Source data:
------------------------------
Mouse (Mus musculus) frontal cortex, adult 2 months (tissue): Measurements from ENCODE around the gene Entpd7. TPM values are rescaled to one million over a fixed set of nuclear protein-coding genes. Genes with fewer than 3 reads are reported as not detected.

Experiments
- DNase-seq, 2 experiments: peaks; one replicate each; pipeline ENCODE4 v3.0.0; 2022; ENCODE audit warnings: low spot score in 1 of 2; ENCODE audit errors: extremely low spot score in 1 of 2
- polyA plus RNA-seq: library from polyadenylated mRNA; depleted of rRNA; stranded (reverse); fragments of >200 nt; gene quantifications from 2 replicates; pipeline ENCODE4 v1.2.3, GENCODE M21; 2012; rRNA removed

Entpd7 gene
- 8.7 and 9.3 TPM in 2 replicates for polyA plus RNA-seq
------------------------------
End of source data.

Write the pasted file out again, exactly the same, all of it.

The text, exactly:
Mouse (Mus musculus) frontal cortex, adult 2 months (tissue): Measurements from ENCODE around the gene Entpd7. TPM values are rescaled to one million over a fixed set of nuclear protein-coding genes. Genes with fewer than 3 reads are reported as not detected.

Experiments
- DNase-seq, 2 experiments: peaks; one replicate each; pipeline ENCODE4 v3.0.0; 2022; ENCODE audit warnings: low spot score in 1 of 2; ENCODE audit errors: extremely low spot score in 1 of 2
- polyA plus RNA-seq: library from polyadenylated mRNA; depleted of rRNA; stranded (reverse); fragments of >200 nt; gene quantifications from 2 replicates; pipeline ENCODE4 v1.2.3, GENCODE M21; 2012; rRNA removed

Entpd7 gene
- 8.7 and 9.3 TPM in 2 replicates for polyA plus RNA-seq